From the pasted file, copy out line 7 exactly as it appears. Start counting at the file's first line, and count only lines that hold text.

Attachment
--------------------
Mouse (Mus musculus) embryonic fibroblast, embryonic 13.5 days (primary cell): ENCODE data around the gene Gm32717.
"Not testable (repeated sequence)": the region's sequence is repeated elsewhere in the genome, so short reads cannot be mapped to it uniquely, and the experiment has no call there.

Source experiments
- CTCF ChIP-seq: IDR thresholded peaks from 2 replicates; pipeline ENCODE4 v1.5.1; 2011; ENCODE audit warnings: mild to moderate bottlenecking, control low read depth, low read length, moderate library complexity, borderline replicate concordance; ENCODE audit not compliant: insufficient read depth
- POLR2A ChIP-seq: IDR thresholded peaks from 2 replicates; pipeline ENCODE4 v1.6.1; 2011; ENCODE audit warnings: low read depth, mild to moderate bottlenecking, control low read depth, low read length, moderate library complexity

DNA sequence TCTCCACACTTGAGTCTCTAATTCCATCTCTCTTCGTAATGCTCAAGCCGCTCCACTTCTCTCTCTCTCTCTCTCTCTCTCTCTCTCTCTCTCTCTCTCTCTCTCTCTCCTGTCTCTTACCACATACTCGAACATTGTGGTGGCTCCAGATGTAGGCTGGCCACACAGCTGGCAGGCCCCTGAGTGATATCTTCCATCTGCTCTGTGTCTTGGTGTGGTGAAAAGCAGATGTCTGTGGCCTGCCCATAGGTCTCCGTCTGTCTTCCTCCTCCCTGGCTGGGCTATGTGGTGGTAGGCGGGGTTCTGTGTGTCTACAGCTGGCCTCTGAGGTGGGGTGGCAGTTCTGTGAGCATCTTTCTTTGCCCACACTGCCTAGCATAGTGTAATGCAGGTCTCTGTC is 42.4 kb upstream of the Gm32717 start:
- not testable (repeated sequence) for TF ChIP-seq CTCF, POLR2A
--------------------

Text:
- not testable (repeated sequence) for TF ChIP-seq CTCF, POLR2A